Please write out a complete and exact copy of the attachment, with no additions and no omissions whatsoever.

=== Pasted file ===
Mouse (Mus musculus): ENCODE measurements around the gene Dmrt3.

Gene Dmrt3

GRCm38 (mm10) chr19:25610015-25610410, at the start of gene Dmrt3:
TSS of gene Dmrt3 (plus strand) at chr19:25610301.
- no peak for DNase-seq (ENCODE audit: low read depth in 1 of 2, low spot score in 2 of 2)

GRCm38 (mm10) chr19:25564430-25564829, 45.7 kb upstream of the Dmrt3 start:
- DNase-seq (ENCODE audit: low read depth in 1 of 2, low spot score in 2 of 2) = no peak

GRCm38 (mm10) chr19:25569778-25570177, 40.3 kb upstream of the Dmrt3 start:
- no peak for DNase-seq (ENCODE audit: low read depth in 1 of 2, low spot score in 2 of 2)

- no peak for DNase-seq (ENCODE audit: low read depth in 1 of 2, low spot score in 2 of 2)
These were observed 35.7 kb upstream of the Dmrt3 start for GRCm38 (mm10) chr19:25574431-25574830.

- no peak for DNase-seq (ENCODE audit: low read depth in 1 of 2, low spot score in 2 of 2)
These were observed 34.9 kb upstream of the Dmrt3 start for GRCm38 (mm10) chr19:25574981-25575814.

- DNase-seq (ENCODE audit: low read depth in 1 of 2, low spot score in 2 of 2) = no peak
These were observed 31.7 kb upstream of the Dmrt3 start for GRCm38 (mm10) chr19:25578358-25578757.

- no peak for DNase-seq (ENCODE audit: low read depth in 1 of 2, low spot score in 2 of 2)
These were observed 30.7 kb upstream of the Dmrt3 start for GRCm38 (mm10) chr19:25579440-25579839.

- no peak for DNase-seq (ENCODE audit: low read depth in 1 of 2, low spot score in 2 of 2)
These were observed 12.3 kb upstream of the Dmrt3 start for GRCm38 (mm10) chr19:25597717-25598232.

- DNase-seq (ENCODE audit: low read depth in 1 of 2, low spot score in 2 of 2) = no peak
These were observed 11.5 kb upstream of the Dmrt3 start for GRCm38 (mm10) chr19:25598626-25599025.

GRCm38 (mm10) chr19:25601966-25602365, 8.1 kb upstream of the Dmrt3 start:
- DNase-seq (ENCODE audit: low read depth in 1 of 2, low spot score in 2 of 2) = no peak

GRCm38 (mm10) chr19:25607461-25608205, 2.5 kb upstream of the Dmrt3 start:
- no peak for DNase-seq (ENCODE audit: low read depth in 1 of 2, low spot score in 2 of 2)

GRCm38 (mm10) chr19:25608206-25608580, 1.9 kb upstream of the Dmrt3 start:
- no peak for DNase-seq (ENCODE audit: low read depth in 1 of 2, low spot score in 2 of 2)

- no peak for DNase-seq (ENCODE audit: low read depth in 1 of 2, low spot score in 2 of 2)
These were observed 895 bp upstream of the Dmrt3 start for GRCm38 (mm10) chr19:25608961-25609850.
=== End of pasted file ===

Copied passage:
Mouse (Mus musculus): ENCODE measurements around the gene Dmrt3.

Gene Dmrt3

GRCm38 (mm10) chr19:25610015-25610410, at the start of gene Dmrt3:
TSS of gene Dmrt3 (plus strand) at chr19:25610301.
- no peak for DNase-seq (ENCODE audit: low read depth in 1 of 2, low spot score in 2 of 2)

GRCm38 (mm10) chr19:25564430-25564829, 45.7 kb upstream of the Dmrt3 start:
- DNase-seq (ENCODE audit: low read depth in 1 of 2, low spot score in 2 of 2) = no peak

GRCm38 (mm10) chr19:25569778-25570177, 40.3 kb upstream of the Dmrt3 start:
- no peak for DNase-seq (ENCODE audit: low read depth in 1 of 2, low spot score in 2 of 2)

- no peak for DNase-seq (ENCODE audit: low read depth in 1 of 2, low spot score in 2 of 2)
These were observed 35.7 kb upstream of the Dmrt3 start for GRCm38 (mm10) chr19:25574431-25574830.

- no peak for DNase-seq (ENCODE audit: low read depth in 1 of 2, low spot score in 2 of 2)
These were observed 34.9 kb upstream of the Dmrt3 start for GRCm38 (mm10) chr19:25574981-25575814.

- DNase-seq (ENCODE audit: low read depth in 1 of 2, low spot score in 2 of 2) = no peak
These were observed 31.7 kb upstream of the Dmrt3 start for GRCm38 (mm10) chr19:25578358-25578757.

- no peak for DNase-seq (ENCODE audit: low read depth in 1 of 2, low spot score in 2 of 2)
These were observed 30.7 kb upstream of the Dmrt3 start for GRCm38 (mm10) chr19:25579440-25579839.

- no peak for DNase-seq (ENCODE audit: low read depth in 1 of 2, low spot score in 2 of 2)
These were observed 12.3 kb upstream of the Dmrt3 start for GRCm38 (mm10) chr19:25597717-25598232.

- DNase-seq (ENCODE audit: low read depth in 1 of 2, low spot score in 2 of 2) = no peak
These were observed 11.5 kb upstream of the Dmrt3 start for GRCm38 (mm10) chr19:25598626-25599025.

GRCm38 (mm10) chr19:25601966-25602365, 8.1 kb upstream of the Dmrt3 start:
- DNase-seq (ENCODE audit: low read depth in 1 of 2, low spot score in 2 of 2) = no peak

GRCm38 (mm10) chr19:25607461-25608205, 2.5 kb upstream of the Dmrt3 start:
- no peak for DNase-seq (ENCODE audit: low read depth in 1 of 2, low spot score in 2 of 2)

GRCm38 (mm10) chr19:25608206-25608580, 1.9 kb upstream of the Dmrt3 start:
- no peak for DNase-seq (ENCODE audit: low read depth in 1 of 2, low spot score in 2 of 2)

- no peak for DNase-seq (ENCODE audit: low read depth in 1 of 2, low spot score in 2 of 2)
These were observed 895 bp upstream of the Dmrt3 start for GRCm38 (mm10) chr19:25608961-25609850.